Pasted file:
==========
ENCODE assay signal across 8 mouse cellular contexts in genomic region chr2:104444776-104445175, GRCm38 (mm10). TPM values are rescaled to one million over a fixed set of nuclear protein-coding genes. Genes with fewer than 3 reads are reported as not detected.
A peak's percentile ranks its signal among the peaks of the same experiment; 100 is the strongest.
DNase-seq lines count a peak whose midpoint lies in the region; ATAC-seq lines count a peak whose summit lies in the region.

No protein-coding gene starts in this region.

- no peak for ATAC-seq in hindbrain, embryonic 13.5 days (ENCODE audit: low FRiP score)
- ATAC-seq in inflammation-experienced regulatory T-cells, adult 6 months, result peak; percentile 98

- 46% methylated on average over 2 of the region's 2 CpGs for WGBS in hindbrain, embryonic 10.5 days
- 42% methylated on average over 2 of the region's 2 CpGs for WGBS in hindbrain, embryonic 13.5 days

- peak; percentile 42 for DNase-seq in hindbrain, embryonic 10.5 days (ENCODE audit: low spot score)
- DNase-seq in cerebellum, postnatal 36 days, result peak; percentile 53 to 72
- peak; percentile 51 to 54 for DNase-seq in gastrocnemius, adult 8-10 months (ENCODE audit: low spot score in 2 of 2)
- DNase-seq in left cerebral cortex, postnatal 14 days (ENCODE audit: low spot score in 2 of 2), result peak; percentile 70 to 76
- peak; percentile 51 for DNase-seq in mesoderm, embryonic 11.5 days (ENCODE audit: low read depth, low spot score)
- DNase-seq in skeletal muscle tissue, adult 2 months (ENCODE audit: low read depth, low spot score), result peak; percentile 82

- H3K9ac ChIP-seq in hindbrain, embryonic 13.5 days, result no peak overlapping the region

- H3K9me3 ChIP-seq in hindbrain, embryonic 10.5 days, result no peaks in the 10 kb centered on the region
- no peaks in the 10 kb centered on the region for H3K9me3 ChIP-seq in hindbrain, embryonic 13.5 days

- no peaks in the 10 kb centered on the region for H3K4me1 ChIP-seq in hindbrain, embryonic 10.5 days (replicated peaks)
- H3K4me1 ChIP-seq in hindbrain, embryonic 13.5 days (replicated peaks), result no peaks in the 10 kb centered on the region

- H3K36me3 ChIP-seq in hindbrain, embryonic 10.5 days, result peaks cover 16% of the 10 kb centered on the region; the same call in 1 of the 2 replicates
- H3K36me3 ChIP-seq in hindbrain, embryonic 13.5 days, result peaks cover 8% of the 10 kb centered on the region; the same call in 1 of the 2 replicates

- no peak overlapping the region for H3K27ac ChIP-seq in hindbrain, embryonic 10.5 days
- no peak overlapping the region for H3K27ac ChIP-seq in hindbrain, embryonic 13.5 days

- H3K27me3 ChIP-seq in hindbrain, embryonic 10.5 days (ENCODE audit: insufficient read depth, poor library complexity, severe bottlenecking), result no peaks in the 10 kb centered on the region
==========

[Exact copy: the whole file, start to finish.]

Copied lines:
ENCODE assay signal across 8 mouse cellular contexts in genomic region chr2:104444776-104445175, GRCm38 (mm10). TPM values are rescaled to one million over a fixed set of nuclear protein-coding genes. Genes with fewer than 3 reads are reported as not detected.
A peak's percentile ranks its signal among the peaks of the same experiment; 100 is the strongest.
DNase-seq lines count a peak whose midpoint lies in the region; ATAC-seq lines count a peak whose summit lies in the region.

No protein-coding gene starts in this region.

- no peak for ATAC-seq in hindbrain, embryonic 13.5 days (ENCODE audit: low FRiP score)
- ATAC-seq in inflammation-experienced regulatory T-cells, adult 6 months, result peak; percentile 98

- 46% methylated on average over 2 of the region's 2 CpGs for WGBS in hindbrain, embryonic 10.5 days
- 42% methylated on average over 2 of the region's 2 CpGs for WGBS in hindbrain, embryonic 13.5 days

- peak; percentile 42 for DNase-seq in hindbrain, embryonic 10.5 days (ENCODE audit: low spot score)
- DNase-seq in cerebellum, postnatal 36 days, result peak; percentile 53 to 72
- peak; percentile 51 to 54 for DNase-seq in gastrocnemius, adult 8-10 months (ENCODE audit: low spot score in 2 of 2)
- DNase-seq in left cerebral cortex, postnatal 14 days (ENCODE audit: low spot score in 2 of 2), result peak; percentile 70 to 76
- peak; percentile 51 for DNase-seq in mesoderm, embryonic 11.5 days (ENCODE audit: low read depth, low spot score)
- DNase-seq in skeletal muscle tissue, adult 2 months (ENCODE audit: low read depth, low spot score), result peak; percentile 82

- H3K9ac ChIP-seq in hindbrain, embryonic 13.5 days, result no peak overlapping the region

- H3K9me3 ChIP-seq in hindbrain, embryonic 10.5 days, result no peaks in the 10 kb centered on the region
- no peaks in the 10 kb centered on the region for H3K9me3 ChIP-seq in hindbrain, embryonic 13.5 days

- no peaks in the 10 kb centered on the region for H3K4me1 ChIP-seq in hindbrain, embryonic 10.5 days (replicated peaks)
- H3K4me1 ChIP-seq in hindbrain, embryonic 13.5 days (replicated peaks), result no peaks in the 10 kb centered on the region

- H3K36me3 ChIP-seq in hindbrain, embryonic 10.5 days, result peaks cover 16% of the 10 kb centered on the region; the same call in 1 of the 2 replicates
- H3K36me3 ChIP-seq in hindbrain, embryonic 13.5 days, result peaks cover 8% of the 10 kb centered on the region; the same call in 1 of the 2 replicates

- no peak overlapping the region for H3K27ac ChIP-seq in hindbrain, embryonic 10.5 days
- no peak overlapping the region for H3K27ac ChIP-seq in hindbrain, embryonic 13.5 days

- H3K27me3 ChIP-seq in hindbrain, embryonic 10.5 days (ENCODE audit: insufficient read depth, poor library complexity, severe bottlenecking), result no peaks in the 10 kb centered on the region